Black: (adj) of or denoting the suits spades and clubs in a deck of cards.
Adam has a magic deck of cards in his hand, and they are completely unlike a single deck of cards I have ever seen in my life. As he gingerly takes one out of the deck, he asked me what do I see when the card is presented to me.
Black: (adj) of any human group having dark-colored skin, especially of African or Australian Aboriginal ancestry.
The face that looks back at me is familiarly like my mother’s, her gaze is comforting yet piercing and feels eternal in a historic sense, this photo looks as though it has been taken at any time throughout history. Was she a figure that was prominent in the abolitionist movement? Was she a member of the Black Panther party? She’s actually Adam’s neighbor, Pat. Though a bit of sleight of hand, The second card is of a sir named Du’Ron, his artistic expression and sensuality pour through the 3.5×2.5 frame it contains. Each card in the deck, a total of 64 images, are portraits of African American faces in various expressions, showing the depth and variety of culture, history, and skin tone. Each image has a starkness that is so rooted in a time of old, and yet…there is untimely magic about how timeless it really is. When were these portraits taken? In 1861, 1925, or now? You can’t really know….and isn’t that the true beauty of it all?
“I ask people what they see when they look at these people in these cards and everyone says “Oh that looks like my mom, or my aunt. And you get to sit with it and It resonates on a more familial level, and now you’re comfortable seeing this image like this. “
This magician’s goal is ambitious to say the least; to document twenty thousand images of Black American life in this original form of photography. No particular reason for this high number, Adam made it on a whim during the opening show, but I can’t help to think about the fact that Black people have always existed in three categories. Mythical (the magical negro trope), super sexual, or trauma based. We are recently walking down the slow, painful path to be seen as normal human beings, which is oddly rarefied within itself. It seems that Adam’s mission, is to control the framework to focus on how elevated black normalcy can be.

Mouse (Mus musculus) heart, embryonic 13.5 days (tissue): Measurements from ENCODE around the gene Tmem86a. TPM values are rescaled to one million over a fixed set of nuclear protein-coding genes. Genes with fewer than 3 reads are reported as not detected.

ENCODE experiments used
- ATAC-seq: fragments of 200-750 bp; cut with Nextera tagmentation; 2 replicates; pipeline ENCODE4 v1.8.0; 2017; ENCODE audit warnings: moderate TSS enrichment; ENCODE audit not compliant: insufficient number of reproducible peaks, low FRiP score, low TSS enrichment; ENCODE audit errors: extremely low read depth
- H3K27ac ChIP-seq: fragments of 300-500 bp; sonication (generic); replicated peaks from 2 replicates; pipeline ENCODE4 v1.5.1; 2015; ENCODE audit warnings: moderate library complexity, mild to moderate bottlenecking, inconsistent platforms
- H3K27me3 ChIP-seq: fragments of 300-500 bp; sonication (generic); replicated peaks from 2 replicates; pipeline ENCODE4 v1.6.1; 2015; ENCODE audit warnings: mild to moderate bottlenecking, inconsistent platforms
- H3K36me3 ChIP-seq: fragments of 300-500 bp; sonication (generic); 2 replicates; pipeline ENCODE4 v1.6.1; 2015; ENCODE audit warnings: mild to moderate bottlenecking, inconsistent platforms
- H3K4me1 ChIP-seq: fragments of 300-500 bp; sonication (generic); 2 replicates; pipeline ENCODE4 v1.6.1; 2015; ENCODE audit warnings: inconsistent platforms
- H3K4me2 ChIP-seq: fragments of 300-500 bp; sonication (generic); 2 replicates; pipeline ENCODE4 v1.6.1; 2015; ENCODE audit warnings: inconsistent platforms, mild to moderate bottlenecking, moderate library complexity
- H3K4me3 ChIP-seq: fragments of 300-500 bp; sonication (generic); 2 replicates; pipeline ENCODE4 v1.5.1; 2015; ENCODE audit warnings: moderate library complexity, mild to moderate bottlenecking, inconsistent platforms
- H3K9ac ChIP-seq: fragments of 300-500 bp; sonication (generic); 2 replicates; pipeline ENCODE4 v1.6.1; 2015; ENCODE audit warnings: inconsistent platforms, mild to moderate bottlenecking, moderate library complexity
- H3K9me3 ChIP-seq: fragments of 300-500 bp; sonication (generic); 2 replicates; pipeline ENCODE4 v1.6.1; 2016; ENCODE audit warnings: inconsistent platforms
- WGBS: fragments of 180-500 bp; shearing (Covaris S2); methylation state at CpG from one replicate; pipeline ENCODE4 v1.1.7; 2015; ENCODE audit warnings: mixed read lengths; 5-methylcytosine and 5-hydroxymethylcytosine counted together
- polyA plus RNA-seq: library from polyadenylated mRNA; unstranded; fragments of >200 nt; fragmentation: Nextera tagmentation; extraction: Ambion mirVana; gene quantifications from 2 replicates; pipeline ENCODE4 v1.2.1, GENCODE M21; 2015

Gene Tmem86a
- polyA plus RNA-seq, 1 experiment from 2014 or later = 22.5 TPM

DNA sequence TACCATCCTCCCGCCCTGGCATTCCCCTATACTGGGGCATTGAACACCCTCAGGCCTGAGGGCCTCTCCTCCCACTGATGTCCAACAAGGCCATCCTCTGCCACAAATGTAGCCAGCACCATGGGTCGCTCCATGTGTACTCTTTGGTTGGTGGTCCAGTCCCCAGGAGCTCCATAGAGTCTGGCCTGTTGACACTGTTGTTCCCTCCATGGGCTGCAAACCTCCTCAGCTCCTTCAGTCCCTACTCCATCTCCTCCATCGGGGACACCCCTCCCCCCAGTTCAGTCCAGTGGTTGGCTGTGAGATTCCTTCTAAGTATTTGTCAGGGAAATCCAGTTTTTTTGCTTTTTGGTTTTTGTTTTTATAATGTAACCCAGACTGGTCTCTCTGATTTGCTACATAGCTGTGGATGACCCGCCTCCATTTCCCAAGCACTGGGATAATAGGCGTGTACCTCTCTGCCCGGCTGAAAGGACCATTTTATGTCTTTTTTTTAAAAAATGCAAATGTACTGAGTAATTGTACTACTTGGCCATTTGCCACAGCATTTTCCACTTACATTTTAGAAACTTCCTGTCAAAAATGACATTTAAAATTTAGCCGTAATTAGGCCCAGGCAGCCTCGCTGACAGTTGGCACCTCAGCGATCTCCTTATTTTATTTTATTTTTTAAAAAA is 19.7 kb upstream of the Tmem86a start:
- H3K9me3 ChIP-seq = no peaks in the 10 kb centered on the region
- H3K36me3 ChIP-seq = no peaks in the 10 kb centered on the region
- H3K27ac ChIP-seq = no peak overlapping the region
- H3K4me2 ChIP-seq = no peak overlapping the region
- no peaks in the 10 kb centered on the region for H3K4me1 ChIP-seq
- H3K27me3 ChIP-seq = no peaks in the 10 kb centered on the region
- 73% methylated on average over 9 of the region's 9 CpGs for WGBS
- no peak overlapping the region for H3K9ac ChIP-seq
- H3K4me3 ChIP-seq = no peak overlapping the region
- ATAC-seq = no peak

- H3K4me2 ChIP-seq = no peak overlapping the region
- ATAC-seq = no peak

“I would like to demystify what being an artist is like especially in this method of image-making. Not too many people have seen this type of images before, and if they have, it has been historically relevant old figures in the black community. Adam speaks calmly on the couch at Photodom Studios, having all the demeanor of an intentional teacher . “There’s one of this guy called Willy, a man who is sitting on a chair with welts on his back, there’s a portrait of Harriet Tubman, and Fredrick Douglass. Those are the most famous black tintypes ever. But besides that, you don’t really see too many images of black people used in this method that are directly tied to trauma, or abolition, or slavery. My portraiture of just people’s faces? I’m trying to strip all of that shit out of whatever that is so that you can think past the past, I’m trying to think of the future.”
Black: (adj.)(of a period of time or situation) characterized by tragic or disastrous events; causing despair or pessimism.
Black: (adj) of the very darkest color owing to the absence of or complete absorption of light; the opposite of white.
Step into the studio and you’ll see how it all comes to be. The entire studio space must transform into a darkroom, as black curtains are drawn the remove the appearance of sunlight. Then a white backdrop is required, as well as a white floor. This is required so that absorption of light can take place at the maximum allotment possible.
Quite a bit of light is required for a portrait to come to fruition. 4800 watts of light to be exact, which the model is momentarily blinded for a split second, so that their image is burned that light into the sheet of aluminum metal.
Traditionally film has an ISO in the 100s, whenever you see that number on the box of the roll of film you get, and that number determines how sensitive the film is to light.
Tintype exists within a totally different space, as the collodion plates have an ISO of 1, so it needs a ton of light, it’s so insensitive to light that it needs 4800 watts of light to burn the image. Aluminum metal is cut into 4×5 sheets, which are placed into the camera back, then are quickly exposed to the light to burn eternally burn the subject into it. Magic.
The medium for this magical exposition is birthed through Adam’s 4×5 camera, which is lovingly named Vanessa, named after his mom. It is 1960s Calumnet camera, bought for 200 dollars in Long lsland, and it was purchased in the midst of the quarantine.
How can you be part of Black Magic? His metric is simple, the only requirement is that you have to be a black person.
In a day in the life of L.A. Adam hangs around the camera stores to chop it up with the employees there, and they jokingly make him a coworker by default. Sometimes folks come into the place and ask him what he does, he says wryly:
“I shoot black people.”